Patients who develop symptoms of temporomandibular disorders (TMDs), face certain challenges when weighing the benefits and risks of new treatments. Because the TMD field is well known for having diverse opinions, different practitioners may offer a wide variety of treatment options for the same condition. Some of those options may be relatively conservative, while others are rather invasive. This difference is often represented as a choice between reversible and irreversible treatment. In a recent paper, Drs. Greene and Obrez have suggested a novel way of assessing the choice between the proposed treatments. Their paper, entitled “Treating temporomandibular disorders with permanent mandibular repositioning: is it medically necessary?” focuses on a central issue in the TMD treatment controversy: should the position of the lower jaw (mandible) be irreversibly changed as a part of treating these conditions?
It should be pointed out that no other joint in the human body can have its parts permanently repositioned except for the temporomandibular joint (TMJ). Therefore, no such controversy exists in orthopedic medicine. Indeed, like all other joints, the TMJ is constantly undergoing minor changes as we age. But because the arrangement of the teeth can be changed by a variety of dental techniques (bite adjustments, crowns and bridges, orthodontics, and even surgery), it is possible to substantially change the position of the lower jaw (condyle) relative to the skull (fossa).
In their paper, the authors argue that there already exists a lot of evidence that most TMD patients can be successfully treated without doing such invasive procedures. The new element they add to this discussion is described as homeostasis, which refers to the body’s ongoing attempts at maintaining a balance within the systems. In the case of the TMJs, this refers to the balance between the teeth, the muscles, and the joints. This represents a more biological concept that supports the clinical decision-making process. The authors then set up a series of six criteria to determine whether jaw repositioning can meet the test of being medically necessary:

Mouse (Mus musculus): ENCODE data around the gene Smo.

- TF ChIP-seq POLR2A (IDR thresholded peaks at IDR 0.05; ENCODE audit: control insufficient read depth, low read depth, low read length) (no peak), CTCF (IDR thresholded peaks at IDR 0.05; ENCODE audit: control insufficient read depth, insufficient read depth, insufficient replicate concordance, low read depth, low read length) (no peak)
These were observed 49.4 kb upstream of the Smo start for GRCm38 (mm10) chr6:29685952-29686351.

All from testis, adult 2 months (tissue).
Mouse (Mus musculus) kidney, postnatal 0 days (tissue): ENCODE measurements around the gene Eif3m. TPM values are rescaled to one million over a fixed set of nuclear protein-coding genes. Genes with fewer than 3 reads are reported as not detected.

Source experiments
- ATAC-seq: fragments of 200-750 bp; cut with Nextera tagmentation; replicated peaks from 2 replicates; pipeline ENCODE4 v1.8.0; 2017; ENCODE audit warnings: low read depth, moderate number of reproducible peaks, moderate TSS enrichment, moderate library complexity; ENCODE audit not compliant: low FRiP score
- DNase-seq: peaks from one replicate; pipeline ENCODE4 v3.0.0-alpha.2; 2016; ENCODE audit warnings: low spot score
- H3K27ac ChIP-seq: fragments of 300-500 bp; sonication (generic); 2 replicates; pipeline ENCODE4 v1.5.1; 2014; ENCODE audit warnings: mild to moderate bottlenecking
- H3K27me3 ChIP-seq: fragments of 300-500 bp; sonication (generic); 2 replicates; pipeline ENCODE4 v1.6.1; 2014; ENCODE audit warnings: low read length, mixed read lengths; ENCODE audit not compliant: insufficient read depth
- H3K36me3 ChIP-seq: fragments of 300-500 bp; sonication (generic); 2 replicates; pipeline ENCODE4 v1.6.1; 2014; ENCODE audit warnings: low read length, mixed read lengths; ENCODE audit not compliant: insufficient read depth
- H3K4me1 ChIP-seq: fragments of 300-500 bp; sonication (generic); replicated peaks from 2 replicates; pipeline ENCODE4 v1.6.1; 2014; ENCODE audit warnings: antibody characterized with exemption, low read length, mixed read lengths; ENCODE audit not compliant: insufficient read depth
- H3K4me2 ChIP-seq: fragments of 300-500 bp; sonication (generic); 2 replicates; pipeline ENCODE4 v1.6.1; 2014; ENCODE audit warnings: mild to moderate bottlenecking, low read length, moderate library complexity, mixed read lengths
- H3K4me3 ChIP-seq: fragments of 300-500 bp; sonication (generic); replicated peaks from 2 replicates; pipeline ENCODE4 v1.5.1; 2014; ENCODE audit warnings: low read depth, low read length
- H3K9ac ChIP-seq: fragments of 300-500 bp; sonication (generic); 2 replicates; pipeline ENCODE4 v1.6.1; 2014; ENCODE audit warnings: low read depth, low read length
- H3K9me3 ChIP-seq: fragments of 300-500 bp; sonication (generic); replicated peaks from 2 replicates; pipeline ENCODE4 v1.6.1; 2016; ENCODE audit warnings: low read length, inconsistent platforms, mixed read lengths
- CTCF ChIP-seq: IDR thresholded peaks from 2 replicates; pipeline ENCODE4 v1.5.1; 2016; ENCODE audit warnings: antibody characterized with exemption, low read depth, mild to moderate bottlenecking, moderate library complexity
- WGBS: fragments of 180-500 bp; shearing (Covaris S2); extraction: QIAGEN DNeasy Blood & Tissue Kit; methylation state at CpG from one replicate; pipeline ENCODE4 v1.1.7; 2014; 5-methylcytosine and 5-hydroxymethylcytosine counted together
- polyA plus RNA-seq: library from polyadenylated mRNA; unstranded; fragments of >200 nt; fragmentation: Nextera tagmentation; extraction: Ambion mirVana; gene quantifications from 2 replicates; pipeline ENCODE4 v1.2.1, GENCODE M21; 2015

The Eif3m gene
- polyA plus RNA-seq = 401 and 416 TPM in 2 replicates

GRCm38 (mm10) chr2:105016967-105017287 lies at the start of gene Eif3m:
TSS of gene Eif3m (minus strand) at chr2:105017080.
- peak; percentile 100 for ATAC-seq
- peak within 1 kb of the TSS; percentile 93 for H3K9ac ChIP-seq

1. The medical condition (i.e., mandibular malposition) is generally recognized as a valid health problem or a disease.
2. The diagnostic tests used to assess whether the patient has this condition are valid with acceptable specificity (getting a correct diagnosis) and sensitivity (avoiding a false positive diagnosis).
3. The patient’s condition will get worse unless a particular procedure is done.
4. The clinical procedure itself has specificity (proven value from good clinical studies) for addressing the patient’s particular problem.
5. The procedure is clinically effective according to evidence-based criteria (i.e., not just a placebo effect).
6. The disease or disorder cannot be resolved by performing a less invasive procedure, thus justifying the invasiveness of the clinical procedure based on its benefit-to-risk ratio.
Their conclusion is that criterion #1 above has not been met, since there is no valid diagnosis called “mandibular malposition.” Therefore, treating TMD with permanent jaw repositioning procedures does not meet these medical necessity criteria, and yet many practitioners may still continue to do some or all of those procedures. For TMD patients, this represents a danger of being over-treated with an irreversible therapy. Therefore, they would be wise to seek second opinions if this approach is being offered to them. If an oral splint is being proposed as part of their treatment, they should ask the dentist whether this will lead to bite-changing and jaw-repositioning procedures afterward.
As the authors state in their final paragraph: “In summary, we have concluded that permanent mandibular repositioning procedures do not fulfill any of the six criteria of medical necessity as the appropriate and medically acceptable treatments or management options for patients with various TMD conditions. This conclusion also has ethical implications, as discussed in the recent paper by Reid and Greene. According to ethical standards, a physician is expected to offer patients the best treatment options with the least risk possible, even if that approach results in less ideal financial returns for the practitioner.”
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